Useful Resources in the Garbage

On 20-21 February 2016, ProCEEd in cooperation with the Mobile Conservation Unit (MCU) of the National University of Laos and officials of the Provincial Office of Natural Resources and Environment (PONRE) seized the opportunity of the Sikhottabong Festival in

Thakhek, Khammouane Province to stage non-formal environmental education activities on solid waste management. The collection, management and proper disposal of solid waste as well as the use of recyclable materials that enter the waste stream are important issues that need awareness raising in Laos.


The two-day program in the context of the annual Sikhottabong Festival provided an attractive platform for PONRE and ProCEEd to present their work to festival visitors and youth groups. Using different information materials, a quiz contest and a picture puzzle,

MCU volunteers and staff of the Ministry of Natural Resources and Environment (MoNRE) raised visitors' awareness on garbage prevention and proper waste disposal. Light boxes presented ideas to reduce, recycle and reuse material such as paper, plastic, bottles and scrap metal by means of separating household waste into a wet and a dry fraction. Material from the dry fraction can be recycled and reused. Organic matter from the wet fraction can be composted or properly disposed.


The main message “Reduce – Recycle – Reuse” was communicated to point out the importance of preventing and managing the growing quantity of waste at the festival as well as in daily life. The activities followed an infotainment approach as factual information was combined with entertaining games and plays. This ensured the curiosity and engagement of festival visitors. The team toured the festival grounds to collect garbage, which drew a lot of attention. Team members involved festival on-lookers in discussions on different types of waste and the importance of recycling. At the ProCEEd booth, the team invited children to participate in a drawing contest about environmental conservation and involved them in a question-and-answers session. The children also used a cube puzzle with environmental messages which has been newly developed by ProCEEd.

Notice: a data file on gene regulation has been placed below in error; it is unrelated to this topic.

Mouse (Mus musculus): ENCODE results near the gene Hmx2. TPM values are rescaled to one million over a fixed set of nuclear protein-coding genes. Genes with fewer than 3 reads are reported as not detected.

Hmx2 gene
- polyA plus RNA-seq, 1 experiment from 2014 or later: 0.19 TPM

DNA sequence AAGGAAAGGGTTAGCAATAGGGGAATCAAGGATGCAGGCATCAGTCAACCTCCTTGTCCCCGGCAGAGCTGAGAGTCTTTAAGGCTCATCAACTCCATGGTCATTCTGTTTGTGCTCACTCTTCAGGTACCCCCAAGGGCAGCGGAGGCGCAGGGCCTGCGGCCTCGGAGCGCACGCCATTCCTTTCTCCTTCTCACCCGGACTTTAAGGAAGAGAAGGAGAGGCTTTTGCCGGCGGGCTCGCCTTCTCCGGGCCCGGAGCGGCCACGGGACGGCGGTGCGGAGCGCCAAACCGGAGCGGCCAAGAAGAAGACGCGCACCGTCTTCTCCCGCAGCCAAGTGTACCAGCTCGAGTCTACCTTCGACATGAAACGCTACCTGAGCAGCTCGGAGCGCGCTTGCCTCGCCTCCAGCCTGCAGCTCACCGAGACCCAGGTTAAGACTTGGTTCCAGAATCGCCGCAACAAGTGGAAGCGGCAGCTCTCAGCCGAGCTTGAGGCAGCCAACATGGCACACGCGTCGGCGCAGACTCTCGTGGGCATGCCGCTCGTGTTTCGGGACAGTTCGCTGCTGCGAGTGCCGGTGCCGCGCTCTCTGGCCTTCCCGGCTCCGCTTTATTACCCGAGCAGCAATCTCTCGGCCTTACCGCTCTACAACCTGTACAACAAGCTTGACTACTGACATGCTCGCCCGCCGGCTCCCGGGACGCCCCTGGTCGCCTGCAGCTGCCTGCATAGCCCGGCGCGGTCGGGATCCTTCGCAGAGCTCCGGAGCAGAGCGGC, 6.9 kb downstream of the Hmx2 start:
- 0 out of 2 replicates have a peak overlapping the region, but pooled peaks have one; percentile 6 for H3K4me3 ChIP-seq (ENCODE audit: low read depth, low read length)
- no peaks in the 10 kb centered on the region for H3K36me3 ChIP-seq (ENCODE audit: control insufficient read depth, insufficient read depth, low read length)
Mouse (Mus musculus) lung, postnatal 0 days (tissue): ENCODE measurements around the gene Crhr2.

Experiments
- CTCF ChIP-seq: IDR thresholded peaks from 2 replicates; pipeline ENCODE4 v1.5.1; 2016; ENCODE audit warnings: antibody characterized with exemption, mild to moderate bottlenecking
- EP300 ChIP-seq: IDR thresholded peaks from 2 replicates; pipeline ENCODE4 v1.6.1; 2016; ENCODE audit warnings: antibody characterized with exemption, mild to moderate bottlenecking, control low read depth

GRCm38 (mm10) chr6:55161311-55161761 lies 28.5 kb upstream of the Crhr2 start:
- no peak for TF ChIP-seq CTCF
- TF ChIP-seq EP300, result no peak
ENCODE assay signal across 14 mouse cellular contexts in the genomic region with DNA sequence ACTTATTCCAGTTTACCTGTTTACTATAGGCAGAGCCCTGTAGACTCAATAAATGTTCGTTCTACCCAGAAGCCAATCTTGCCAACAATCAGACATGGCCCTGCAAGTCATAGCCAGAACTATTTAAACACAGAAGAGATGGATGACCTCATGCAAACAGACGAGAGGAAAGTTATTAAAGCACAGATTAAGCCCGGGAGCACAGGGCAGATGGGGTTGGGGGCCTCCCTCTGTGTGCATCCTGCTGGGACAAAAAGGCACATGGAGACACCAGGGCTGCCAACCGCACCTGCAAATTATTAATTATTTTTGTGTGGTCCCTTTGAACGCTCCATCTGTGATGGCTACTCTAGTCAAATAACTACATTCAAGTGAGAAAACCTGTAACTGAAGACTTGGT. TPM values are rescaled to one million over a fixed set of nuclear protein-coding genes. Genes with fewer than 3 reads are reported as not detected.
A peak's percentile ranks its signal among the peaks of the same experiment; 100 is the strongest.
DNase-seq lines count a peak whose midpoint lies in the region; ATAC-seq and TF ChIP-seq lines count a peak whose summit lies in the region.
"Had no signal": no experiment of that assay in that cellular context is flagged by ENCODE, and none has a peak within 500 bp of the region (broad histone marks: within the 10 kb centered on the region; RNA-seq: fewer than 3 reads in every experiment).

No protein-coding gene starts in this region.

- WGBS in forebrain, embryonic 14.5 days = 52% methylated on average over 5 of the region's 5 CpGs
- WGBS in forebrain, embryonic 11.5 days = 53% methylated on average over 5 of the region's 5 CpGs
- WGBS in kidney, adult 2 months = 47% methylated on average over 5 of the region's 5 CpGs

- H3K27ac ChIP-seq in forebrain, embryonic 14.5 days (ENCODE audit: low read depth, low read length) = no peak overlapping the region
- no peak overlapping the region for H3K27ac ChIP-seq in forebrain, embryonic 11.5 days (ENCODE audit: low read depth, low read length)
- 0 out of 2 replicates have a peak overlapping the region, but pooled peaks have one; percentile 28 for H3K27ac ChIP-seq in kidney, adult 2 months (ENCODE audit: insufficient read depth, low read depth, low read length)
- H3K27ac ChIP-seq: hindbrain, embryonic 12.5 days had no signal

Adults, too, played several games facilitated by ProCEEd team members. For example, they estimated the weight of three garbage bins with contained the equivalent of garbage produced by a Vientiane citizen in one day, one week and one month. The ‘step-in-the-garbage-game’ illustrated positive and negative behavior regarding consumption and waste disposal. The booth itself was constructed like a shadow theater. A 10-meter mural made of light boxes told the story of two communities, one littering waste all over the place and the other one using good practices of waste management. Using the light boxes was an innovation that helped the team compete with the loudspeakers and music of other booths around the festival.


ProCEEd has put up similar booths at the That Luang and Boat Racing Festivals in Vientiane in 2015. In addition, MCU and ProCEEd volunteers have been engaged in bi-annual environmental tours on waste management in Bolikhamxay Province. The team uses the project's bus and truck as an eye catcher for non-formal education activities at schools.




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